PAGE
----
• Reinforce the areas where the employee is doing well as well as outlining what’s not going well, which should be supported with factual evidence
  • Allow the opportunity for a response to see if there’s a plausible reason for underperformance – this will help a solution to be found
  • Consider the need for extra training, guidance or mentoring
  • Clearly state what will happen if standards aren’t improved
  • Consider if you’ve set the expected requirements too high? Remember that everyone learns at different speeds and sometimes just a little patience is in order

Assessing the probationary period

Prior to the end of the probationary period a probationary review meeting should be held with the employee. Note that if you do not have this meeting by the agreed probationary period end date, it will result in the employee automatically passing their probationary period by default.

When reviewing the employee’s probationary period you should consider:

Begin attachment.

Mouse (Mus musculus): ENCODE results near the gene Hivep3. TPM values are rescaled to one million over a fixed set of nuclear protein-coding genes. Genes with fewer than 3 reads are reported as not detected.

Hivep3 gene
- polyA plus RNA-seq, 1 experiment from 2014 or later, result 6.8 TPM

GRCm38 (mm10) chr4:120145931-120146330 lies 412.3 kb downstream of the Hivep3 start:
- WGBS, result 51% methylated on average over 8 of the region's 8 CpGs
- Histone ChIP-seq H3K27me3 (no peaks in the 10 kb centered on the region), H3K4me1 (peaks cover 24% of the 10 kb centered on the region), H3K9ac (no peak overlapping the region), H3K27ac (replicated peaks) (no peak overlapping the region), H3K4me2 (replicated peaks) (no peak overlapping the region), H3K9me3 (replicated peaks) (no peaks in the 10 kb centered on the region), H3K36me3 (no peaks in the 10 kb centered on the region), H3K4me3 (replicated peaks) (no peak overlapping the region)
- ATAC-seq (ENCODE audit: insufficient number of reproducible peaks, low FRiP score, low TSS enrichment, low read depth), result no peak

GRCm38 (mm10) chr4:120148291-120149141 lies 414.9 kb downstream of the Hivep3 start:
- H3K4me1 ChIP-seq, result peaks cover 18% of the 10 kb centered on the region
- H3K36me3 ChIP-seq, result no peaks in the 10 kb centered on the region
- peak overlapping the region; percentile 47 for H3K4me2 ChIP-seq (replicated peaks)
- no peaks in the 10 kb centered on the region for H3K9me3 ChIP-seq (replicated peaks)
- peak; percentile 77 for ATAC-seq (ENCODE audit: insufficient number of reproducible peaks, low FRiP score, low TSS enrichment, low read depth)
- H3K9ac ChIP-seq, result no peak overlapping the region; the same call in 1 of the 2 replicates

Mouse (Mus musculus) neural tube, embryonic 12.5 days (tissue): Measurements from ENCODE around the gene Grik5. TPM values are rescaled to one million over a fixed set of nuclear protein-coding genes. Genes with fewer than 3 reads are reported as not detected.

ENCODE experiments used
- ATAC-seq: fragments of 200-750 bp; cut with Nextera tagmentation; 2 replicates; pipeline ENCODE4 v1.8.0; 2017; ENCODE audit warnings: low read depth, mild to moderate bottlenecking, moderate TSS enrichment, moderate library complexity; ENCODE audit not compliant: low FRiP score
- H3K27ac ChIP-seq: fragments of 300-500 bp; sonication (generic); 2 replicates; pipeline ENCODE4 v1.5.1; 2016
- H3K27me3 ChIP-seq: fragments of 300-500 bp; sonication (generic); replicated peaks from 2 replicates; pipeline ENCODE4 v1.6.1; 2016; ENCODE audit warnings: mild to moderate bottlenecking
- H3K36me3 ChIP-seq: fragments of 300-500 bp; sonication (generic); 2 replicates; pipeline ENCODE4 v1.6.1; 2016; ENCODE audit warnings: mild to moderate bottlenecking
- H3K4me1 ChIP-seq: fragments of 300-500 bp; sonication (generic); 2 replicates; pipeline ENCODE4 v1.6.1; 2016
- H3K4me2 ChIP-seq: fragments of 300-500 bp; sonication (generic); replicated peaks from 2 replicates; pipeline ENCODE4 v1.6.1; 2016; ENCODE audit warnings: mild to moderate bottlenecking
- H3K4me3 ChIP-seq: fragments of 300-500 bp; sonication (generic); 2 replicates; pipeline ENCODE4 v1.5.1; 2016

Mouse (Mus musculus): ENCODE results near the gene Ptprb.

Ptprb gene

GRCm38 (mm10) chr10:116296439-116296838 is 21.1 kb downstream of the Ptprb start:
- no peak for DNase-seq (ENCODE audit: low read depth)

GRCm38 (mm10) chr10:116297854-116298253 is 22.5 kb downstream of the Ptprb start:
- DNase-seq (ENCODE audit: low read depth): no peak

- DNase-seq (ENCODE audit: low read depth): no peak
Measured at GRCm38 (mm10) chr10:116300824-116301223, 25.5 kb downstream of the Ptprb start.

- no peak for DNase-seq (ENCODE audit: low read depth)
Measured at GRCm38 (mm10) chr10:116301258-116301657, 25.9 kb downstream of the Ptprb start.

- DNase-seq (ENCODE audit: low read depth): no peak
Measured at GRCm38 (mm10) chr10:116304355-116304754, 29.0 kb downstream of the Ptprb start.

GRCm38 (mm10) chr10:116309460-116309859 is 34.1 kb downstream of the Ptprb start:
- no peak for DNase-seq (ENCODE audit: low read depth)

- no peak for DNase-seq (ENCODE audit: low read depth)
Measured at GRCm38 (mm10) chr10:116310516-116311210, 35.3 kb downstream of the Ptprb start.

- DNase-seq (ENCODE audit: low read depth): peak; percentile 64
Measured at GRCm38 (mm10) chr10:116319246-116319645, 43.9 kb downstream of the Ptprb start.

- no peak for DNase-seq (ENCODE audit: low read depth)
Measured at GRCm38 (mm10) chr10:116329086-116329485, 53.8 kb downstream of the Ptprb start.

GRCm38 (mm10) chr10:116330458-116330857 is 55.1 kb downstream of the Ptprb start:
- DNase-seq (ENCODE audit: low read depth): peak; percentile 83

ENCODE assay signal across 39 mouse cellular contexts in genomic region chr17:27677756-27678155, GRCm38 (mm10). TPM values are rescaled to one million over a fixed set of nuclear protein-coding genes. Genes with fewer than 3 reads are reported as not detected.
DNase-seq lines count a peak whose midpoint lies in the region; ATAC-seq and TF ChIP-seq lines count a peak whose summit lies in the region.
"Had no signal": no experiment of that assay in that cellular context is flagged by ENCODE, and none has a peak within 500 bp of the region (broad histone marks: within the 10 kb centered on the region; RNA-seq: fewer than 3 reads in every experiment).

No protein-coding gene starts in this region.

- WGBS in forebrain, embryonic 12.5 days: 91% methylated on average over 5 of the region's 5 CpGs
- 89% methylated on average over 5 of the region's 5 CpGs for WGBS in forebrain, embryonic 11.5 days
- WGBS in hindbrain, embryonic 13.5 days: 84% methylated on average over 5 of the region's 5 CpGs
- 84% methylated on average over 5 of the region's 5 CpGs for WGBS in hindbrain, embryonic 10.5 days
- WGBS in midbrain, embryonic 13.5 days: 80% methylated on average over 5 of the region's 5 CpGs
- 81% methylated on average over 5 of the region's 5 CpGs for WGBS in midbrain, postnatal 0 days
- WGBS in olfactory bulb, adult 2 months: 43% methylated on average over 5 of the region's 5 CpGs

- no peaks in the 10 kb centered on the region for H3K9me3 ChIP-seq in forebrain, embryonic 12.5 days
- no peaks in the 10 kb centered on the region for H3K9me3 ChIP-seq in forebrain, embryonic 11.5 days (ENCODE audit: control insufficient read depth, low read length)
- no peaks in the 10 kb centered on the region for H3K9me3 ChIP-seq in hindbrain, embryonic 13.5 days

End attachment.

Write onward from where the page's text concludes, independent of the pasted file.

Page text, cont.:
• The quality and accuracy of their work
  • Their efficiency
  • Their skills and knowledge
  • Their attendance and timekeeping
  • Their working relationships

Options at the end

At the end of the probationary period you have three options:

  1. Confirm their successful appointment

If you find your new employee’s performance to be satisfactory then you should confirm their successful appointment to the role in writing.

  1. Extend their probationary period

If you find your new employee’s performance is not satisfactory but you think they may reach the required standard with appropriate support and / or training, you can extend their probationary period.